A model-system to address the impact of phenotypic heterogeneity and plasticity in the development of cancer therapies
- 1University of Toronto, Canada
- 2Canadian College of Naturopathic Medicine, Canada
- 3University of New Brunswick Fredericton, Canada
The main challenges in developing effective anti-cancer therapies stem from the highly complex and heterogeneous nature of cancer, including the presence of multiple genetically-encoded and environmentally-induced cancer cell phenotypes within an individual. This diversity can make the development of successful treatments difficult as different phenotypes can have different responses to the same treatment. The lack of model-systems that can be used to simultaneously test the effect of therapies on multiple distinct phenotypic states further contributes to this problem. To mitigate these challenges, we suggest that in vitro model-systems that consist of several genetically-related but phenotypically distinct populations can be used as proxies for the several phenotypes present in a patient with advanced disease. As proof of concept, we have developed such a model and showed that different phenotypes had different responses to the same challenge both in terms of sensitivity and phenotypic plasticity. We suggest that similar model-systems could be developed and used when designing novel therapeutic strategies, to address the potential impact of phenotypic heterogeneity and plasticity of cancer on the development of successful therapies. Specifically, the effect of a therapy should be considered on more than one cancer cell phenotype, and both cell viability and changes in phenotypic state (to address potential plastic responses) should be evaluated. Although we are aware of the limitations of in vitro systems, we believe that the use of established cell lines that express multiple phenotypes can provide invaluable insights into the complex interplay between therapies and cancer’s heterogeneous and plastic nature.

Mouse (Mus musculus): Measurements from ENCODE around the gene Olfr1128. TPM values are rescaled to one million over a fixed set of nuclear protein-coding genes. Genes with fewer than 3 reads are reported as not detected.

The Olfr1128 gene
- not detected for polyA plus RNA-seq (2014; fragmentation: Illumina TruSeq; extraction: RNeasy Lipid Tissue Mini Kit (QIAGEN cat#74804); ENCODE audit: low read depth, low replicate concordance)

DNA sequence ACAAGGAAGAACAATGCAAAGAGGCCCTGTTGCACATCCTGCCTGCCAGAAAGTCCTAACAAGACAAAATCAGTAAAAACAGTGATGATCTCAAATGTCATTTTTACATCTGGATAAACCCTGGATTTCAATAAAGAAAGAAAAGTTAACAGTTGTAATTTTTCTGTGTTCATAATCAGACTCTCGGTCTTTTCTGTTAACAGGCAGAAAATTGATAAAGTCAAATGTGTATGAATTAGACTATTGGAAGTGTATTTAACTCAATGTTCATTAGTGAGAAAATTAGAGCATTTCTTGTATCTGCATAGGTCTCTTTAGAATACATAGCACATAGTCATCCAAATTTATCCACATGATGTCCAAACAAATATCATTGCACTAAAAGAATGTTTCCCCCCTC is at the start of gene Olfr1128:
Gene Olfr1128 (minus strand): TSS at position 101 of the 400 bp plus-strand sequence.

Keywords: extracellular pH, phenotypic plasticity, therapy, H2122, metastasis, experimental evolution, selection, microenvironment
Received: 20 Feb 2019;
Accepted: 15 Aug 2019.
Copyright: © 2019 Jong, Chan and Nedelcu. This is an open-access article distributed under the terms of the Creative Commons Attribution License (CC BY). The use, distribution or reproduction in other forums is permitted, provided the original author(s) and the copyright owner(s) are credited and that the original publication in this journal is cited, in accordance with accepted academic practice. No use, distribution or reproduction is permitted which does not comply with these terms.
* Correspondence: Dr. Aurora M. Nedelcu, University of New Brunswick Fredericton, Fredericton, Canada, email@example.com